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Unpublished Paper
Is the Chinese Communist Party Becoming a Victim of its Own Success? Performance Legitimacy as Dilemma
European Political Science Association Annual Conference (Milan, Italy), June 22-24 (2017)
  • Reza Hasmath, University of Alberta
Abstract
The claim that China’s growth miracle generates “performance legitimacy” for the Chinese Communist Party (CCP) has become a truism in discussions of contemporary Chinese politics. On closer inspection, the reality appears to be significantly more complex. In this article, we develop the argument that autocrats who pursue economic growth as a baseline legitimation strategy risk becoming victims of their own success. While growth in its early stages is likely to generate broad-based support for authoritarian leaders, prolonged economic miracles could be accompanied by a shift from materialist to post-materialist value changes that may generate more complex and critical assessments of the state’s economic management and performance. Drawing on original survey data from six Chinese cities collected in late 2015 and early 2016, we examine this proposition by looking at Chinese citizens’ assessments of the quality of state market regulation, ownership and pubic goods management. Along some measures we find evidence of a significant gap between citizens’ expectations of the state and their assessments of its actual performance. Further, values matter in shaping judgments of the state’s efficacy and probity in the economic arena. Citizens with materialist value orientations have a significantly more positive view of the CCP’s performance in key economic roles than non-materialists. We argue that this is evidence of a growing performance legitimacy dilemma faced by the CCP that, in turn, helps to explain the turn to a more conservative and less tolerant form of authoritarianism under the leadership of Xi Jinping in a “new era.” Faced with diminishing returns to its economic growth-based legitimation strategy, the CCP appears to be “weight-shifting” to other legitimation claims, principally charismatic authority and ideology.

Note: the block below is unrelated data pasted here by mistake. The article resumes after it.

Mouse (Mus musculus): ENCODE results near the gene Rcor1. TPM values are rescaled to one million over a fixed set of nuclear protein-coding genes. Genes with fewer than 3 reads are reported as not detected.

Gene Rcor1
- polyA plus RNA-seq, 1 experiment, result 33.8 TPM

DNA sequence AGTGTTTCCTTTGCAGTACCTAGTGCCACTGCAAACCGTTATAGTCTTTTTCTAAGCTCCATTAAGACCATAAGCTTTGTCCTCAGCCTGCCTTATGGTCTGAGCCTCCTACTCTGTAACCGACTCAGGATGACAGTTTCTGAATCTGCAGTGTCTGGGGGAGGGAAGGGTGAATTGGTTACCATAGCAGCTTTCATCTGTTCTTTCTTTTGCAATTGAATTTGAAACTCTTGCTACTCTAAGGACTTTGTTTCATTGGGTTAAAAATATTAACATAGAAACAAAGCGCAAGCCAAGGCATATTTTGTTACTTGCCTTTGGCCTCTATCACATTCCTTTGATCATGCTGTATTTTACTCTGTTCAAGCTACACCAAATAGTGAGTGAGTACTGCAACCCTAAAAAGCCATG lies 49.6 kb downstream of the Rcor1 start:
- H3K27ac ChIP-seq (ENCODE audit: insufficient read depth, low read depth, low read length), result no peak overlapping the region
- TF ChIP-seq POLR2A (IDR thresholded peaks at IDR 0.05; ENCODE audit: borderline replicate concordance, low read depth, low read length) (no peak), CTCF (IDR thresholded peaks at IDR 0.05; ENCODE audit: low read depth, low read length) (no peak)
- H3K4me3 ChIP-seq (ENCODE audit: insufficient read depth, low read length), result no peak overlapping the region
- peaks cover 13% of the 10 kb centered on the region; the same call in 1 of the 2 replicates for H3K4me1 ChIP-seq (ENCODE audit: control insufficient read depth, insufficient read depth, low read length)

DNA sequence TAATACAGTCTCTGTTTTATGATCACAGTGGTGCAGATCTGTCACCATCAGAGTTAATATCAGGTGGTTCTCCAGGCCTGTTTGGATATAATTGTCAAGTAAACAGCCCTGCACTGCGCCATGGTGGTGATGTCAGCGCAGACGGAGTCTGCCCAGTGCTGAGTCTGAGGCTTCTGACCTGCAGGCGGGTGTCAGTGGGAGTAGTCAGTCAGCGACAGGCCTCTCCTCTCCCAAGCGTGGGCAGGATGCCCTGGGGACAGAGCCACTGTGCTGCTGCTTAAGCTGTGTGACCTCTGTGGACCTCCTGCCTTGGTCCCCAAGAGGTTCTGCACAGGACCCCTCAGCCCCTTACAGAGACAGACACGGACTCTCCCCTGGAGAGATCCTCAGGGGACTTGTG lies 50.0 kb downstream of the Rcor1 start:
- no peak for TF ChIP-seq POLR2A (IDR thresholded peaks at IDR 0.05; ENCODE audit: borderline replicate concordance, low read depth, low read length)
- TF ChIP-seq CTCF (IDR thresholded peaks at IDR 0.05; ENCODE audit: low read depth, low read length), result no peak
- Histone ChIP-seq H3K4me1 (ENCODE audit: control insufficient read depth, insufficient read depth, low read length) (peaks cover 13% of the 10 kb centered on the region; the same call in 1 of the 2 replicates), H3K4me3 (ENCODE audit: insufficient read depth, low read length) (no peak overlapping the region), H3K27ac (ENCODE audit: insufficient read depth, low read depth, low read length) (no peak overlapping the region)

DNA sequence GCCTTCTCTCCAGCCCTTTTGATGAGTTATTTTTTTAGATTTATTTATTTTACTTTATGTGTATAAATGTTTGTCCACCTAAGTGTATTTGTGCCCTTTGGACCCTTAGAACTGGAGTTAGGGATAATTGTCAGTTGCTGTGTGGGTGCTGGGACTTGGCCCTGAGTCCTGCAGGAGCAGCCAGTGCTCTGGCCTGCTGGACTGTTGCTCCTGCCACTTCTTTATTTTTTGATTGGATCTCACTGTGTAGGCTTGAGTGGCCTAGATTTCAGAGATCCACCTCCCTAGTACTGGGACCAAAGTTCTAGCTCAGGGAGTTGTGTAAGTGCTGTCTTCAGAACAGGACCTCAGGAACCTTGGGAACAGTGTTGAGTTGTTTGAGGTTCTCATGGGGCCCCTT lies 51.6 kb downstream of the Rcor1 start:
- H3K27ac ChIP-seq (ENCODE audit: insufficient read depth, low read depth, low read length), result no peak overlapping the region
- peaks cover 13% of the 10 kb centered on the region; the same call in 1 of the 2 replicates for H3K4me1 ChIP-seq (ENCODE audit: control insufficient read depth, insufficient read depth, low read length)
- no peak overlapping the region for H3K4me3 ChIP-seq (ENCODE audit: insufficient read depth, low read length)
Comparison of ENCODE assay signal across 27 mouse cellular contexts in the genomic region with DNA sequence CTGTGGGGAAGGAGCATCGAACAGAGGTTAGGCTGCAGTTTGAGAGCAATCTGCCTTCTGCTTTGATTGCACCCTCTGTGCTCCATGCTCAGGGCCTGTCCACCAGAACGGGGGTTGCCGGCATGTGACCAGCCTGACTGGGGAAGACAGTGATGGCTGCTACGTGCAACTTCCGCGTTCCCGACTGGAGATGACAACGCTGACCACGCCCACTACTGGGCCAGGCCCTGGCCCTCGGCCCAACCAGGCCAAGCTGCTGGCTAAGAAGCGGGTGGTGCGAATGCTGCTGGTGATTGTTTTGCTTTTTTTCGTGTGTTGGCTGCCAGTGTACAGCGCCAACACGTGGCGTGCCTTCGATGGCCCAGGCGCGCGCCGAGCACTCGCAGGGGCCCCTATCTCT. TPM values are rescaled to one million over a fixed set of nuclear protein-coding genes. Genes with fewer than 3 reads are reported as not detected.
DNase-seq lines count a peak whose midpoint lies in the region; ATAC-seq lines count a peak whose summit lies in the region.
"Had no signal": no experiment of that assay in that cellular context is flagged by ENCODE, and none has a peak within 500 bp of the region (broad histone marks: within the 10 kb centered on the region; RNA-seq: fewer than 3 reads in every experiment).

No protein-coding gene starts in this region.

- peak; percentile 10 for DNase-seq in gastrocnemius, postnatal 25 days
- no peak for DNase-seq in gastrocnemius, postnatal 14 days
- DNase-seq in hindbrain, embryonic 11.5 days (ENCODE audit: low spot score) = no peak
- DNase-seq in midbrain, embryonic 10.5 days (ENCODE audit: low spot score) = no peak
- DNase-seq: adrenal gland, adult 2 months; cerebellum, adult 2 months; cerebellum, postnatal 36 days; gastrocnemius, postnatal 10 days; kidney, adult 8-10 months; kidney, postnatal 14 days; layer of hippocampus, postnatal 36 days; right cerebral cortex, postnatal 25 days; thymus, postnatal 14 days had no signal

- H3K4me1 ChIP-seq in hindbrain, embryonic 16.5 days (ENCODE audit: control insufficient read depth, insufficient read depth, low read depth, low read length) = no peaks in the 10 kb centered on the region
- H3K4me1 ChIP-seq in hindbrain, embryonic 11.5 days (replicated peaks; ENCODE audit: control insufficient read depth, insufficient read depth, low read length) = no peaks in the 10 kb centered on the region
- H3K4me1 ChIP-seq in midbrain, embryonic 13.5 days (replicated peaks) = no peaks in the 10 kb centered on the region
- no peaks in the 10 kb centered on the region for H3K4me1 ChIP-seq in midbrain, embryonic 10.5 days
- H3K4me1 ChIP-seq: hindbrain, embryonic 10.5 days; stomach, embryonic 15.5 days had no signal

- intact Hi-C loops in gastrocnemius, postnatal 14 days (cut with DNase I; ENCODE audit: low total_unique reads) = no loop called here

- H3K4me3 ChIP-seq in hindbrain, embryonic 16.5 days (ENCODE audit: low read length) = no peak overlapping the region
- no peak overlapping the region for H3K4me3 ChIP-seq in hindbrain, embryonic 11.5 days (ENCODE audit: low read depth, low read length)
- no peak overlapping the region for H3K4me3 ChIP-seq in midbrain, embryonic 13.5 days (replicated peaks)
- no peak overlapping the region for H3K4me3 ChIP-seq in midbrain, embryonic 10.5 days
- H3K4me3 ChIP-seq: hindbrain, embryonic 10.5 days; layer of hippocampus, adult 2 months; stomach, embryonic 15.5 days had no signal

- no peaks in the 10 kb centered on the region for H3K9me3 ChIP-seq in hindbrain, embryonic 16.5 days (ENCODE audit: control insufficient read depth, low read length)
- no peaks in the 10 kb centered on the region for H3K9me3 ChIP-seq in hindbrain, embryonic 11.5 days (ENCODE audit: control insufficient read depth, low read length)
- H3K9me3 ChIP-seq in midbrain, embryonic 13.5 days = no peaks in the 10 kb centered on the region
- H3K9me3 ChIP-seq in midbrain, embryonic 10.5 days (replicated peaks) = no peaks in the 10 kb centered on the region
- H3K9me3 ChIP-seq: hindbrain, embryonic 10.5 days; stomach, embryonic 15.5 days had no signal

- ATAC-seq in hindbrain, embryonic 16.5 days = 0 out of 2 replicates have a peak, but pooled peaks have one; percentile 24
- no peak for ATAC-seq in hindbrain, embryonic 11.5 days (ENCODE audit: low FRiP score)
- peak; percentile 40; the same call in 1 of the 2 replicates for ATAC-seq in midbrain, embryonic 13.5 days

Keywords
  • Ideology,
  • Authoritarianism,
  • State Ownership,
  • Market Regulation,
  • Performance Legitimacy,
  • China
Publication Date
2017
Citation Information
Eaton, S. and Hasmath, R. (2017) "Is the Chinese Communist Party Becoming a Victim of its Own Success? Performance Legitimacy as Dilemma", Paper Presented at European Political Science Association Annual Conference (Milan, Italy), June 22-24.